I’ve been closely tracking and reporting on pet food inflation, particularly in the U.S., for nearly two years now. That’s thanks to the yeoman’s effort by John Gibbons, aka the Pet Business Professor, in compiling and analyzing monthly data from the U.S. Bureau of Labor Statistics (BLS) — and also because I think the data and information are important to the industry, not least because it affects which pet foods pet owners buy and how they perceive the industry and market.
For the past several months, that information has been mainly good news of declining pet food inflation, following the falling U.S. consumer price index (CPI). Yet surveys and polls continually show consumers feeling negative about the economy and their own financial situations. Considering pet owners are consumers, how does that affect their ability to pay for their pets’ food and how they feel about it?
Monthly pet food inflation vs. the ‘before times’
First, the good news: October 2023 data from BLS shows pet food inflation at 6.5% year over year (YOY), which is down from September’s 7.6% YOY, which was down from August’s and so on since late spring 2023. Likewise, the CPI has continued its YOY decline; the October figure is 3.2%.
Food at home (basically groceries), which I think is good to track due to the strong link between human food and pet food, is at an even healthier 2.1% YOY; and pet care overall, including other pet products, services and veterinary care, is at 5.2% YOY. All much more positive than the highs we saw last year and even earlier this year.
Yet Gibbons’ analysis also includes comparisons going back even farther, which I confess I have not reported as faithfully. Those data likely help explain why consumers indicate they’re still feeling pain. Take pet food: Looking at the “before times” (pre-pandemic), in October 2019, pet food prices in the U.S. today are 22.9% higher. For food at home, it’s even worse, up 25.77%. The overall CPI is up 19.6% compared to October 2023.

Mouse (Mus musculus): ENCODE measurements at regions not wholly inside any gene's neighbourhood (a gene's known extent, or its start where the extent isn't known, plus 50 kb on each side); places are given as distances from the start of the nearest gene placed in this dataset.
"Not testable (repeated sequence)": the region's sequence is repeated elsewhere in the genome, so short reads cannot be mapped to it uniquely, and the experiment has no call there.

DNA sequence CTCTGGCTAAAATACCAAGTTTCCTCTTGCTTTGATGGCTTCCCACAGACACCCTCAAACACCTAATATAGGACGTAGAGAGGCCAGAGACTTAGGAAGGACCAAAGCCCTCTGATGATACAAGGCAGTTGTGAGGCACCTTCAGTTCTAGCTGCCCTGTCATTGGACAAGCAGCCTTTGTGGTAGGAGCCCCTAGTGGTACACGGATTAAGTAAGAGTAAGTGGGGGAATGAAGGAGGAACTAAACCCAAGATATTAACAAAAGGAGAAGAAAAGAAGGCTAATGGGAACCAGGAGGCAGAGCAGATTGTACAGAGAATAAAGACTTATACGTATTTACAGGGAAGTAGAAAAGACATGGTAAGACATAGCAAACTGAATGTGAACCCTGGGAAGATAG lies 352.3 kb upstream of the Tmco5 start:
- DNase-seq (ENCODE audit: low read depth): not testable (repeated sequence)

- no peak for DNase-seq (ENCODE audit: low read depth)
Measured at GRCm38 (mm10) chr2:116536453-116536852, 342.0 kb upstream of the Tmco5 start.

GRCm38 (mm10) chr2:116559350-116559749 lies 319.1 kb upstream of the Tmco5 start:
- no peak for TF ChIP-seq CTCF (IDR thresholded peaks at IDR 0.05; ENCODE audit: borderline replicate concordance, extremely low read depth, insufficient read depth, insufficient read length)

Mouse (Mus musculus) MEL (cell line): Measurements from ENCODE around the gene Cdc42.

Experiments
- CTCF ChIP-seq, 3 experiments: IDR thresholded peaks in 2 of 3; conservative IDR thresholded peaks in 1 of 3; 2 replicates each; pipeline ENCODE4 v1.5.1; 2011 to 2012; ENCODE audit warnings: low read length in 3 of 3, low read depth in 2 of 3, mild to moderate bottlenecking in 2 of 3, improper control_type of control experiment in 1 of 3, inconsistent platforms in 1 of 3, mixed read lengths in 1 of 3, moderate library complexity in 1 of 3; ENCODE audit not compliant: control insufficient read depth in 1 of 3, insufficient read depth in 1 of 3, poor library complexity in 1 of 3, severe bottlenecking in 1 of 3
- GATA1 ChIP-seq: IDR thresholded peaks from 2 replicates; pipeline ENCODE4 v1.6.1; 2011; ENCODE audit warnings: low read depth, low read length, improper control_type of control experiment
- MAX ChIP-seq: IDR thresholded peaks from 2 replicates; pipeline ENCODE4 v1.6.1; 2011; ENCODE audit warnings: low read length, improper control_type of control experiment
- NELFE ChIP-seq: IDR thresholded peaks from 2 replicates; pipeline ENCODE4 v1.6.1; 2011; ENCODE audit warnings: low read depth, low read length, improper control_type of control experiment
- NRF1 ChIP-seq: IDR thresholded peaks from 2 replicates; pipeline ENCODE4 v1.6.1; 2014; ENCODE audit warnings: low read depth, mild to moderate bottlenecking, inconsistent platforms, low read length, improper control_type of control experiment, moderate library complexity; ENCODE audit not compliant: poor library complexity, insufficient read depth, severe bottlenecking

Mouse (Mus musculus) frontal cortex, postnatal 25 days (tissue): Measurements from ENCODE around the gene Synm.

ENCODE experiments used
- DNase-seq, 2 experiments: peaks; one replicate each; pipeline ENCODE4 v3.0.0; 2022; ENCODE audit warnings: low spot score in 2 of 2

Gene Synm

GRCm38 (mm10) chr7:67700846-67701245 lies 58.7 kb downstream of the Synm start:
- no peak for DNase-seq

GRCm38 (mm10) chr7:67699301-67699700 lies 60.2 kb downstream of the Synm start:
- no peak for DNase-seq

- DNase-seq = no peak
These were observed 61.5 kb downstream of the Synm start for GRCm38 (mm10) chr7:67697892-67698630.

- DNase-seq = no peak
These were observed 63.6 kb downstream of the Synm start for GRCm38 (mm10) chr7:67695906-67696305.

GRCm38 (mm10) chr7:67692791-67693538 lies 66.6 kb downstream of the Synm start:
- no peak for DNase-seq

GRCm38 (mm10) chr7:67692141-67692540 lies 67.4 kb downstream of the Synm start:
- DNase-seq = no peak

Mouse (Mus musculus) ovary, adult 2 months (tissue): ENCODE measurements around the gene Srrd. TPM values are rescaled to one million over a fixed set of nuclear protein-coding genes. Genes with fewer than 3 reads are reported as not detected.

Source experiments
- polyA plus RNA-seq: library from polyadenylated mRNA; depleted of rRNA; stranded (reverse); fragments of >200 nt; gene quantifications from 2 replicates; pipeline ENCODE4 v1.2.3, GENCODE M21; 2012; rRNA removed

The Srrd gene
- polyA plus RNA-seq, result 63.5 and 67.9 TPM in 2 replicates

In other words, prices for many items consumers need and buy, including pet food, increased significantly and haven’t decreased nearly enough, at least not yet. For people also struggling with higher costs for many other necessities, such as housing, gas, health care and child care, increased costs for consumer goods really hit home.
In a March 2023 consumer survey by Lending Tree, 64% of Americans said they live paycheck to paycheck, wrote Karen Petrou, managing partner of Federal Financial Analytics, in a New York Times op-ed. “For most Americans, a sense of financial well-being doesn’t come from capital returns in the stock market or even from house price appreciation,” she said. “It comes in each paycheck and benefit payment, and is challenged by each bill and receipt from the supermarket. Paychecks are falling shorter and shorter for more and more households.”
Petrou added that more middle-class Americans are also worried about the economy now, with 57% responding to a Harris Poll that they are struggling with higher borrowing costs.
Costs still a concern for pet owners, producers, suppliers
Petrou’s column was about the political implications of the U.S. economy and consumer perceptions of it. My intent here is not to delve into politics or economic analysis; I’m far from qualified to comment on either, anyway. But I think her comments might provide some insights into how many pet owners might feel about the pet food prices they’re paying.
As with the overall economy, surveys of pet owners show more and more specifying the cost of pet ownership as a concern. Costs may also be limiting pet ownership; Hill’s Pet Nutrition’s recent “2023 State of Pet Shelter Adoption Report” indicates the top barrier to such adoptions is the cost of ownership, cited by 71% of respondents. Inflation was one of the concerns named by those respondents.
In terms of a cause for that inflation, Gibbons’ latest analysis of BLS data includes the pet food producers price index (PPI), which had also been declining earlier this year, at least on a YOY basis. However, it has remained at the same 8.1% YOY figure for at least three months now, and compared to pre-pandemic October 2019 data, is up a whopping 28.9%.
Which many of you already know. If you’re a pet food manufacturer, you’ve been paying higher prices for ingredients, transportation, you name it, for several years now. And if you’re a pet food supplier, your costs have likely risen accordingly, which you’ve had to pass along to your manufacturer clients. I know many companies tried, early in the pandemic, to hold off on passing on those increasing costs to customers, as well as to consumers in the form of higher retail prices, but that could sustain only so long.
The costs of ingredients, other materials and transportation seem to have mostly stabilized, but that doesn’t mean you’re all paying substantially less now, definitely not back to pre-COVID levels. Stability at a higher level still means increased costs; events like wars, geopolitical conflicts and climate disasters prevent those costs from decreasing in any meaningful way. Which transpires to pet owners still paying more for their pets’ food.